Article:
• Four in 10 rural Americans who have or had cancer say there aren’t cancer specialists near their home.11

Geographic Isolation

The nature of rural areas means that residents often have to travel long distances to access health care, including cancer care. Those living in large rural towns must travel a median of 51 minutes to get to any specialized oncology care, and those in small or isolated towns travel 59 minutes. In order to reach the nearest academic-based care, they must travel a median of 83 and 97 minutes, respectively.12

This distance is exacerbated by transportation barriers. Given the high poverty levels in many rural areas, some patients face financial barriers to accessing transportation, including not having enough money for gas or a vehicle.

Additional Data:

  • 36% of patients in rural areas say they had to travel too far to see the doctor managing their cancer care, versus 19% of nonrural patients.13
  • 1.6 million rural households do not have cars. The highest proportion of ‘carlessness’ is in the south, Appalachia, the southwest, and Alaska.14
  • 60% of rural residents use broadband, compared with 70% of urban and 73% of suburban residents.15,16

Lack of Clinical Trial Infrastructure

Clinical trials often offer patients the best opportunity for treating their cancer, but patients in rural areas have a harder time accessing those life-saving opportunities. A major barrier is finding a clinical trial close enough to be considered feasible by rural patients. In rural communities, 42% of community oncologists report issues with finding clinical trials close enough to be considered by their patients.17 Small rural cancer centers do not have sufficient volume to support dedicated clinical trial research nurses, which makes it harder to accrue patients onto trials.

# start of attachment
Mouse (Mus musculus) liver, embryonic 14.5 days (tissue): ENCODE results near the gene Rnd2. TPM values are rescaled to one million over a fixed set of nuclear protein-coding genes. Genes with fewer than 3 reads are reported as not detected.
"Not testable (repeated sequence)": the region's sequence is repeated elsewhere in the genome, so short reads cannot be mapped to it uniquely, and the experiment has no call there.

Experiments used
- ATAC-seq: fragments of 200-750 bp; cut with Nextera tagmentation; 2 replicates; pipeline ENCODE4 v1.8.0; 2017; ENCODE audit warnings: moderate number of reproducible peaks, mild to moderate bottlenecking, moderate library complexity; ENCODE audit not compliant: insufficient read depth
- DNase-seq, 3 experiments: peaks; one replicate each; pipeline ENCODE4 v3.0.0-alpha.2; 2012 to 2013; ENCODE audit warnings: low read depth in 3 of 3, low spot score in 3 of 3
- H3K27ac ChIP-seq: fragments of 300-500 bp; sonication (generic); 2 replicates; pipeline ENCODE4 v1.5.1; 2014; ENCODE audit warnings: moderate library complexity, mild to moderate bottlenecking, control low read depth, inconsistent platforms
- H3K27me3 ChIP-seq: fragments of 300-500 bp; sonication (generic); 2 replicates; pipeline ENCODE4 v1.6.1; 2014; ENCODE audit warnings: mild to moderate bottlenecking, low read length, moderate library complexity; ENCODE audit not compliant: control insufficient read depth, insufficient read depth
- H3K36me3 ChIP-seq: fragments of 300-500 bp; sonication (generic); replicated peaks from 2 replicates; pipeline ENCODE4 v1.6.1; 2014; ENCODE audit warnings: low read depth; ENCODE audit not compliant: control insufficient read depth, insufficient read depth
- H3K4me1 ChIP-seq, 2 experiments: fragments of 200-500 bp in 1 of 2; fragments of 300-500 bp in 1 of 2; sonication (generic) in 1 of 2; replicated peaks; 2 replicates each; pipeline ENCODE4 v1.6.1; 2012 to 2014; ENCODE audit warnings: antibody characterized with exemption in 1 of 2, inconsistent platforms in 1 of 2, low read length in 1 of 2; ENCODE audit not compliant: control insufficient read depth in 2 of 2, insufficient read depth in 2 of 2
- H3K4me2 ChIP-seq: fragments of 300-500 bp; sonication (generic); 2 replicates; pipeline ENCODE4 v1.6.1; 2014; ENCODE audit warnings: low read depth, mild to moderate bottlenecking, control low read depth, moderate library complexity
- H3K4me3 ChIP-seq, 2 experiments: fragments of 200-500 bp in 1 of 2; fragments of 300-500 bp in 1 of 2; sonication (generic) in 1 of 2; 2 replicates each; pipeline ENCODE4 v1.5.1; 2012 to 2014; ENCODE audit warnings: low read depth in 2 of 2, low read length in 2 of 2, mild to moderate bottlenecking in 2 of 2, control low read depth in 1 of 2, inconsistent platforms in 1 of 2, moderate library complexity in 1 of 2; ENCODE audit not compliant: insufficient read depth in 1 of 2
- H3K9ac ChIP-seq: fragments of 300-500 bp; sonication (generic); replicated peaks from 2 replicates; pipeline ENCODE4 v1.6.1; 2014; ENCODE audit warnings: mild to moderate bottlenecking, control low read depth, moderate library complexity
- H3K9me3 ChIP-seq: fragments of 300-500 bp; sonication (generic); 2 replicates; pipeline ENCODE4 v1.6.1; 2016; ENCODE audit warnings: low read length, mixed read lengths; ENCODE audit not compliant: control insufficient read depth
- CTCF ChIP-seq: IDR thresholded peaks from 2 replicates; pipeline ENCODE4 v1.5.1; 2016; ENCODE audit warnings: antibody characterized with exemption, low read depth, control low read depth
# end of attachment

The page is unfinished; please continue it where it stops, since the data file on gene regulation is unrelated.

Insurance Obstacles

Historically, rural areas have lower proportions of residents covered by employer-sponsored health insurance, which are often more generous than non–employer-sponsored plans. On top of that, as of 2014, nearly two-thirds of the rural uninsured live in states that have not expanded Medicaid,18 leaving millions of low-income, childless adults without affordable access to health insurance. This gap also impacts veterans in particular; nearly 25% of veterans live in rural areas, and one in five uninsured veterans live in states that did not expand Medicaid.19

Provider reimbursement also presents an obstacle in rural areas. For example, the proportion of services covered by Medicaid and Medicare is higher in rural areas compared with private health insurance, which has significant implications for the reimbursement of rural providers and may exacerbate access challenges in rural areas. In addition, while Medicare recently moved forward an expansion of telehealth payments and Medicaid provides coverage for some telehealth in 48 states and the District of Columbia, private payers have not adopted a universal set of payment policies for these services, which may limit uptake of telemedicine services.

ASCO’s Role in Closing the Rural Cancer Care Gap

ASCO is deeply concerned about disparities in cancer access and care and believes that every patient, no matter where they live, deserves access to the highest quality cancer care. On April 10, 2019, ASCO convened leading experts from across health care to draw attention to the challenges facing Americans with cancer in rural areas and explore ways to improve cancer outcomes. Visit ASCO's State of Cancer Care in America page to learn more.